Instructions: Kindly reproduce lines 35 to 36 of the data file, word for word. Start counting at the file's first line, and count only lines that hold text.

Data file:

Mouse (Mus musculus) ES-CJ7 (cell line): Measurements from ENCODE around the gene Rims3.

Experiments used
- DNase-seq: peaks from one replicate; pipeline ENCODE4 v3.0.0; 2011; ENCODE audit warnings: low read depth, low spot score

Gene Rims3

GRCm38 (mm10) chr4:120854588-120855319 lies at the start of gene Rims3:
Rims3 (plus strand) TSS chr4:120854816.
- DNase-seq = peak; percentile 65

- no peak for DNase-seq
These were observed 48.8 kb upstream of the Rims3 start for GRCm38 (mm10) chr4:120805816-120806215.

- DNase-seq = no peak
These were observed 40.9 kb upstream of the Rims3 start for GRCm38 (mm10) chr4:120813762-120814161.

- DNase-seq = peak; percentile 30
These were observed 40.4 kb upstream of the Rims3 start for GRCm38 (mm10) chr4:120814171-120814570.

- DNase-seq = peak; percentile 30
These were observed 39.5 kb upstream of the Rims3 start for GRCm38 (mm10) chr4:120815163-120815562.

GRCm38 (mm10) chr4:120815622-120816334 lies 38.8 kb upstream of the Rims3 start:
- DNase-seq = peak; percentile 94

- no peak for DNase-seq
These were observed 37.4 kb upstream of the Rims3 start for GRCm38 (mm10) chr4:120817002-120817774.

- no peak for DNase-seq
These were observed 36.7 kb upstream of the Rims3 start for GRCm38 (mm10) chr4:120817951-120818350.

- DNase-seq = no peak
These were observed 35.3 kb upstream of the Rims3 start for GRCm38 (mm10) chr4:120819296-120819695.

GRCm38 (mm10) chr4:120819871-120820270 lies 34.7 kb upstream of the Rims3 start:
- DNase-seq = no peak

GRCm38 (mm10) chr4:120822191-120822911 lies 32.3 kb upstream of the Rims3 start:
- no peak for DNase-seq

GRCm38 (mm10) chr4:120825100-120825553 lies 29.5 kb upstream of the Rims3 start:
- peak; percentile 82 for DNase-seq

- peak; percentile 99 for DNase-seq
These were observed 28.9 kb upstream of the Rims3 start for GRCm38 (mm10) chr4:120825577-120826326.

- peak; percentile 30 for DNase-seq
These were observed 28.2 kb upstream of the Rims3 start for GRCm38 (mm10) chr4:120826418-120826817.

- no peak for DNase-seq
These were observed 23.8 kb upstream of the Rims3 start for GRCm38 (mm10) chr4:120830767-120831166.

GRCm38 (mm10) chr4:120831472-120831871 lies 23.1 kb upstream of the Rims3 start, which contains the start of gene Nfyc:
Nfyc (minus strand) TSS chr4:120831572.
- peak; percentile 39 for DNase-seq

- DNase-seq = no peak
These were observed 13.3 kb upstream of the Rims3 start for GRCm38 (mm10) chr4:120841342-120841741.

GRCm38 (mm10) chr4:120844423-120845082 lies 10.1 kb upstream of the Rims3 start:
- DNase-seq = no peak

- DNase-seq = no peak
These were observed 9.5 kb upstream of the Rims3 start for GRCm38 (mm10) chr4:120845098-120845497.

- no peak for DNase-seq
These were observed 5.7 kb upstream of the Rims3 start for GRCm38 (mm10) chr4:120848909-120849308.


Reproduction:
These were observed 23.8 kb upstream of the Rims3 start for GRCm38 (mm10) chr4:120830767-120831166.

GRCm38 (mm10) chr4:120831472-120831871 lies 23.1 kb upstream of the Rims3 start, which contains the start of gene Nfyc: